Song of the Earth
Inspired by the American primitive school of guitar whose figureheads include the late John Fahey (who died earlier this year at the age of 61), Peter Lang, Leo Kottke and, arguably, Robbie Basho, Junghans is a German hippie whose steel-string, acoustic-based music is an extemporaneous, almost antitechnical free flowing.
Most of Junghans' music is rambling and repetitive, typified by the pompously titled "The Grand Entry" and "The Gates of Delight," which are essentially modal in nature, often integrate arpeggios with either a moving melodic or bass line, feature harmonics in some way and frequently suggest exotic influences. While the shorter "compositions" have many of the preceding qualities, for reasons unknown they also find Junghans venturing into other areas, such as the bold strumming episode of "Warrior's Lullaby" and the rapid fingerwork of "Silent Skies," which establishes a minimalistic environment loosely reminiscent of some of Steve Reich's music.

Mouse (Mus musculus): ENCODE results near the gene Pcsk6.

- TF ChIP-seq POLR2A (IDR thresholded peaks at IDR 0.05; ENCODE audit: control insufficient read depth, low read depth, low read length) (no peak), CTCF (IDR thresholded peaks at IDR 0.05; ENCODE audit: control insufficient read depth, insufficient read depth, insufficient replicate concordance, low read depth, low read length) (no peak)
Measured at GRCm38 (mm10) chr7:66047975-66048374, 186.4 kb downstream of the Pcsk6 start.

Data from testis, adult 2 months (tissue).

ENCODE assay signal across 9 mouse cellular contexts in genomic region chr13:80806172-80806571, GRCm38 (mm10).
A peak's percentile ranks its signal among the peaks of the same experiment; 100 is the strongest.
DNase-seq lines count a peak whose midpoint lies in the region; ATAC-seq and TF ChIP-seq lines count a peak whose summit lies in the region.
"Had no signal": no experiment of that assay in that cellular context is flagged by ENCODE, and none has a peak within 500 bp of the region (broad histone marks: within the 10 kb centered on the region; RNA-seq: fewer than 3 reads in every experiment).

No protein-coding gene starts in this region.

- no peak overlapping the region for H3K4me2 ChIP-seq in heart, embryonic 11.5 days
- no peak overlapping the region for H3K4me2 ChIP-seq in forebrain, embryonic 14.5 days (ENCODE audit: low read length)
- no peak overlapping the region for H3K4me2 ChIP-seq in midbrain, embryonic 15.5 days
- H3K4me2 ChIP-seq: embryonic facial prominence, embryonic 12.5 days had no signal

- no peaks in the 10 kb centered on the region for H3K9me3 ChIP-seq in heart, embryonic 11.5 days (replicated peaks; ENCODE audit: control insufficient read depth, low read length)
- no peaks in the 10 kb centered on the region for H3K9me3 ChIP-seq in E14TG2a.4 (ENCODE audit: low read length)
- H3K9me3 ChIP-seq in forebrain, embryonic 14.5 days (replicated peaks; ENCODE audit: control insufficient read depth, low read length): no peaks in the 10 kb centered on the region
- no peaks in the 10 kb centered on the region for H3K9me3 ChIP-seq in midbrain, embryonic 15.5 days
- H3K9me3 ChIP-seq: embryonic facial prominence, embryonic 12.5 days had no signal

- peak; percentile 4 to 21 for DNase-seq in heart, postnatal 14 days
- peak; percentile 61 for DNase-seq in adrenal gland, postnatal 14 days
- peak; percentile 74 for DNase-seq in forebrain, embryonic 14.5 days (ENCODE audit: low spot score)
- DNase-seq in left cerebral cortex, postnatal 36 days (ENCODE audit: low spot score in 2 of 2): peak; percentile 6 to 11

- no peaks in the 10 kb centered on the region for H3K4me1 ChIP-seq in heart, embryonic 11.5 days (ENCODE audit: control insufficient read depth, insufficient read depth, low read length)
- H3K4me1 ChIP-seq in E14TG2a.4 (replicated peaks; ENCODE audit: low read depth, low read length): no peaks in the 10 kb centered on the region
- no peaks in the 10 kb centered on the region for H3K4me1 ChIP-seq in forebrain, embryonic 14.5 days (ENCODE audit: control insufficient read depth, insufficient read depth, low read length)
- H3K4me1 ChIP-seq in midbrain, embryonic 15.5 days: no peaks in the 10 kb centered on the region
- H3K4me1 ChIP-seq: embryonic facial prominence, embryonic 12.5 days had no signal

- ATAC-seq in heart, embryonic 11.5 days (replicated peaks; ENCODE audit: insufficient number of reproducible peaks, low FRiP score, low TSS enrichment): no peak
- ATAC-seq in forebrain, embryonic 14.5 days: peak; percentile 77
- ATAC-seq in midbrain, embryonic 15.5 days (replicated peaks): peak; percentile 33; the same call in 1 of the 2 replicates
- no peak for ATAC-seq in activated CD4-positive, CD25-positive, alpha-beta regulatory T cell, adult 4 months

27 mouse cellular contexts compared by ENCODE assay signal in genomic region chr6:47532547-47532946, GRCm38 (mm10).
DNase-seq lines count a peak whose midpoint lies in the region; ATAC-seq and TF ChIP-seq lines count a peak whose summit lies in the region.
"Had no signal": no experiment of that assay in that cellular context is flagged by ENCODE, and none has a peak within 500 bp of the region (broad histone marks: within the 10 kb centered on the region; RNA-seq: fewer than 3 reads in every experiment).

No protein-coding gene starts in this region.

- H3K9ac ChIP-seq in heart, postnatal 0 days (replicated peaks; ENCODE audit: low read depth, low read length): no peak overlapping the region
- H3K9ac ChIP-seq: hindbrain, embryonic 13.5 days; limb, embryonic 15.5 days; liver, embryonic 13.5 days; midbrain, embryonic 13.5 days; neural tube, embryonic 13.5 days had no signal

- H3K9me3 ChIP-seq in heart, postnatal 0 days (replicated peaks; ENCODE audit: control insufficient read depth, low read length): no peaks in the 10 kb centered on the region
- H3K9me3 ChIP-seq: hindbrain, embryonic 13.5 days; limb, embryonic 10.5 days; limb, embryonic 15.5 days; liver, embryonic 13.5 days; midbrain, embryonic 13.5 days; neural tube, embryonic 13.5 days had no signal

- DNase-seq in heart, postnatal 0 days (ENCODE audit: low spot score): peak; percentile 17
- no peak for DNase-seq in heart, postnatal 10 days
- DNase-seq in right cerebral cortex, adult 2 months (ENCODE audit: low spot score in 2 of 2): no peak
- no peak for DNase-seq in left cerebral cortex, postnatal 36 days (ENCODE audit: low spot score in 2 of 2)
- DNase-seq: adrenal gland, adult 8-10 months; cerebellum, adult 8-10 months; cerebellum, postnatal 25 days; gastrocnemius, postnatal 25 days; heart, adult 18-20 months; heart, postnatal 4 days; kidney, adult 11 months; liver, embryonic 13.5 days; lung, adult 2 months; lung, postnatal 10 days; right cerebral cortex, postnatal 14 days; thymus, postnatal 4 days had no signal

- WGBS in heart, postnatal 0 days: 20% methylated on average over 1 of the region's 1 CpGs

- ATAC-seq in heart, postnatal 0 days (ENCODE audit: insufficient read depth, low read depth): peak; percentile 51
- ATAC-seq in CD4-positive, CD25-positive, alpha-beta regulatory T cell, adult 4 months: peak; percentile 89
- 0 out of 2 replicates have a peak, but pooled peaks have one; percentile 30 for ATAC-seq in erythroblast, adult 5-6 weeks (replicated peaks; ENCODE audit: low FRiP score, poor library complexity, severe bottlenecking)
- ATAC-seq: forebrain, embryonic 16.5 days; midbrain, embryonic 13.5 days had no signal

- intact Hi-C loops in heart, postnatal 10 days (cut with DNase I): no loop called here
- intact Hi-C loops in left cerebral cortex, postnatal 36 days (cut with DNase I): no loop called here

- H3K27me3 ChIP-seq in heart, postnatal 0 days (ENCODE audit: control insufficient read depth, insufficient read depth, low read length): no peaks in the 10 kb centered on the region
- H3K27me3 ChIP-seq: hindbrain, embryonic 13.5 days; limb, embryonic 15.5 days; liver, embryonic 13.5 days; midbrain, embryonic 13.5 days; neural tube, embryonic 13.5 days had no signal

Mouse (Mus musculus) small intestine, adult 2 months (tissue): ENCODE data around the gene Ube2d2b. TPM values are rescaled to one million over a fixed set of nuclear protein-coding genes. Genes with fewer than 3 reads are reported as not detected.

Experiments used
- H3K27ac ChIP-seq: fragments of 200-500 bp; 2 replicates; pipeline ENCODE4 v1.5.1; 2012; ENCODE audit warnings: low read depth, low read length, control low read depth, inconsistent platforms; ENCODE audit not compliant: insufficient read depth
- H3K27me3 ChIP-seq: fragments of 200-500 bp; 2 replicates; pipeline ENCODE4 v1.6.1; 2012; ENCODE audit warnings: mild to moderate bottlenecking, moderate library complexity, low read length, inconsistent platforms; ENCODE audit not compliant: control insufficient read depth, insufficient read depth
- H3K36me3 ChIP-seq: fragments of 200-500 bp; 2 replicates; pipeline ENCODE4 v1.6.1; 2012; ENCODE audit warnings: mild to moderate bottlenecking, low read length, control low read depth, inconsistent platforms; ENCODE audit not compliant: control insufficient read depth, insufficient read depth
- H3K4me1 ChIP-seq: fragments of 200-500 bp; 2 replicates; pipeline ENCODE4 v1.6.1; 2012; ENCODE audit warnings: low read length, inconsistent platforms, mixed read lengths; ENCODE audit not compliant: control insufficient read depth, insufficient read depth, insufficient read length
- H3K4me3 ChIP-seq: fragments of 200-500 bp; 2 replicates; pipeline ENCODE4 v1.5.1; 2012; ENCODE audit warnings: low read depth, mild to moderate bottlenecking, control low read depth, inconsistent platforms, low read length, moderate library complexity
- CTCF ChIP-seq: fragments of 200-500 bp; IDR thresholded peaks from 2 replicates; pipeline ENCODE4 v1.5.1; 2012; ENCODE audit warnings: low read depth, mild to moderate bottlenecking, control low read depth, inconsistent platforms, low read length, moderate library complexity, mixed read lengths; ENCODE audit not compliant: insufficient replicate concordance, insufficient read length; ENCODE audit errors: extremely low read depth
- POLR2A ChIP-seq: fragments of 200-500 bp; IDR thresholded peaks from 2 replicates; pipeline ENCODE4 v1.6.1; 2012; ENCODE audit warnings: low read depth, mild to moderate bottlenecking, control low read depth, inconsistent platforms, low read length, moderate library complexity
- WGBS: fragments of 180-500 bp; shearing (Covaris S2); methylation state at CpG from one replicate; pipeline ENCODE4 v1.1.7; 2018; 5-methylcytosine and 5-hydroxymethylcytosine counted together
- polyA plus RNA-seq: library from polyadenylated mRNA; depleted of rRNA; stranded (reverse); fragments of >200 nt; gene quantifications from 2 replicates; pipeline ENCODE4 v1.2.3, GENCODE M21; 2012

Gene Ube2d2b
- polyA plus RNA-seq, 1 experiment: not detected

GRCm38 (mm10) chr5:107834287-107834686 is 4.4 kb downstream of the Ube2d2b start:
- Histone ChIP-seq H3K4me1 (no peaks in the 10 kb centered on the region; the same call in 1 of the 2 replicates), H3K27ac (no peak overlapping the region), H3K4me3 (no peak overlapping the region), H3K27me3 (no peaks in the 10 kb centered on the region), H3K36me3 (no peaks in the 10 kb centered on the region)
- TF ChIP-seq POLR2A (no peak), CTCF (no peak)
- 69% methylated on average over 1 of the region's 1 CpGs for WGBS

Junghans' music isn't jazz by a long shot, and although it has plenty of shortcomings, it does involve improvisation and has a certain charm in terms of its simplicity, crystalline sound and raw naivete.